• A pathway for physicians that participate in bundled payments to qualify for financial rewards under the Quality Payment Program (CHIP and MACRA). Essentially, the methodology creates incentives for physicians that choose to be at a certain level of financial risk for payment loss, to gain incentive payments for meeting certain quality standards and adopting Electronic Health Record Technology.

Post-Acute Implications and Strategies

Unlike CJR, the implications for post-acute providers under the cardiac components are fairly minimal. The typical down-stream referrals (post-acute hospitalization services) for the cardiac components in the rule are minimal.  Most cardiac patients utilize after-care services through the hospital directly; principally for cardiac rehab.  When post-hospitalization discharges include care services, the bulk are through and coordinated with home health.  If more intense periods of inpatient care are required after acute hospitalization, the typical path is discharge to LTAcH or IRF.  This component however, can provide some strategic opportunities for SNFs that want to embrace a cardiac program with proper staffing, technology investments (telemetry), etc.

The SHHFT (hip/femur fracture) initiative is similar in opportunity to the CJR.  It presents SNFs and HHAs with numerous opportunities to partner with orthopedic groups, hospitals, and surgery centers to develop lower cost, high quality, coordinated care programs.  As with CJR, this phase of the bundled payment programs includes regulatory waivers for high quality providers (start ratings 3 and above).  These waivers include the three-day qualifying hospital stay for SNF coverage and the relaxation (requirements) of direct referral relationships that include incentive dollars.

For certain post-acute providers, there may be some opportunity to advance into the cardiac rehab arena.  While the incentive payments are targeted to the hospital, the hospital can pass these along and many may want do to just that.  Hospital cost structures are often too high to reap a modest incentive reward such as provided in the rule, necessitating a partner-type relationship to deliver the actual programming.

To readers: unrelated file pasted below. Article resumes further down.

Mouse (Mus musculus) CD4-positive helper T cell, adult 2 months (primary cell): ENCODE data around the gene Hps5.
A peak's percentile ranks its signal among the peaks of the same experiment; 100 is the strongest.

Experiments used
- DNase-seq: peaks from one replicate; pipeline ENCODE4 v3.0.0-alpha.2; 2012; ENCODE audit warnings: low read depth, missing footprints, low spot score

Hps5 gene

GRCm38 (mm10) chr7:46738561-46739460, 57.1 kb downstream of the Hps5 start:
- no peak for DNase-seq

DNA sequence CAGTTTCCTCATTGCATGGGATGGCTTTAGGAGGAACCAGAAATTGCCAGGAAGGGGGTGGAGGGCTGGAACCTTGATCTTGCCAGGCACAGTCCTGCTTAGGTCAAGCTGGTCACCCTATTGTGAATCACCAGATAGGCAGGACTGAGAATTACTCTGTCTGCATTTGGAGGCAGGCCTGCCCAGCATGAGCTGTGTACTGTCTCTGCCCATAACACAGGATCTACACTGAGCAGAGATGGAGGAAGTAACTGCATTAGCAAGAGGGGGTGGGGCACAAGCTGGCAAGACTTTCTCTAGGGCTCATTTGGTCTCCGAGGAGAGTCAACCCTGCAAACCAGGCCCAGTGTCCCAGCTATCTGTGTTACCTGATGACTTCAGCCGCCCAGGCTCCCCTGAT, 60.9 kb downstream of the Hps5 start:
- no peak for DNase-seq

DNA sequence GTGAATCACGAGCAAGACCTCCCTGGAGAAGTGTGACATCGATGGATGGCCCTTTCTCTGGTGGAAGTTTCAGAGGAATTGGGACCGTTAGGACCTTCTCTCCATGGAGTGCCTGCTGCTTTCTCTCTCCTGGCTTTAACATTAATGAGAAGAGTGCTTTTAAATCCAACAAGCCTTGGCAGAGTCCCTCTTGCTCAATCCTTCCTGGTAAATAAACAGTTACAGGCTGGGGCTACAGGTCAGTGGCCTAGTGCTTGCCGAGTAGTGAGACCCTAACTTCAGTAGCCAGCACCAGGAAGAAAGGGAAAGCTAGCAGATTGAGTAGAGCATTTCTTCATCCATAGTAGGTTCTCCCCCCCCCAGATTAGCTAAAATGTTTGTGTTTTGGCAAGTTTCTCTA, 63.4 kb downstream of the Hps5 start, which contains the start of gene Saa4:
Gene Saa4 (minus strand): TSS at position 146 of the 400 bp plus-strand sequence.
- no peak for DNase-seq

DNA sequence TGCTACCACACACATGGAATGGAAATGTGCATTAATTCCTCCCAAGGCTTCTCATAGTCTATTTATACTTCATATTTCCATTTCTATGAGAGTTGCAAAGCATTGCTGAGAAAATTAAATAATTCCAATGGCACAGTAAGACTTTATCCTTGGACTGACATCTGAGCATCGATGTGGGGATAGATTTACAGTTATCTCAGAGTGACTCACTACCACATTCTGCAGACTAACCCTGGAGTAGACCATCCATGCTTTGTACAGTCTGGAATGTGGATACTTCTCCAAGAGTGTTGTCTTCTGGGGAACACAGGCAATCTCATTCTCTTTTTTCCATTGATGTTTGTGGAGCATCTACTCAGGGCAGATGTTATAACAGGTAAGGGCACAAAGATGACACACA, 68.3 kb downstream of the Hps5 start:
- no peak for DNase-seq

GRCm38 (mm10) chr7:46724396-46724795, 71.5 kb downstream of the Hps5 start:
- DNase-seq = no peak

Strategically, post-acute providers need to consider the following and position accordingly;

  • As with CJR, star ratings matter.  SNFs and HHAs that want to succeed, garner partner opportunities and referrals should rate/rank 4 or 5 stars.  While three stars can play, the same will be market constricted by the 4 and 5 star programs.
  • Quality matters.  Post-acute providers need to aggressively monitor their outcomes and their patient satisfaction.  I recommend the following at a minimum.
    • QA and reduce as much as possible, any rehospitalization.  To do this, staff need training, tools such as INTERACT, service depth expanded and reviewed, and proper support tools and equipment available.
    • Employ or develop a Care Navigator within your organization (more than one if need be).  I recommend that this position is tasked with handling all critical elements of the initial referral and intake, coordinating all care during the post-acute stay, coordinating discharge including referrals downstream (e.g., SNF to home care), coordinating return physician visits, patient teaching, and all follow-ups on status and questions.  This role should include watching lengths of stay and gathering critical quality measures such as weight loss, wound/skin, falls, infections, etc.
    • Develop and utilize pathways and protocols that correlate to the bundled payment DRGs for the post-acute components.  In other words, if your organization is a SNF, it should have a post-surgical pathway for a femur fracture that covers from admission, pain management, therapies, skin and wound, length of stay, patient teaching, discharge, etc. all laid out in a pathway/decision matrix married to care plans.  Not only are these necessary to assure effective, efficient care; they are great marketing tools.  Collaborate with the hospital, with physician partners and discharge partners to gain a complete perspective.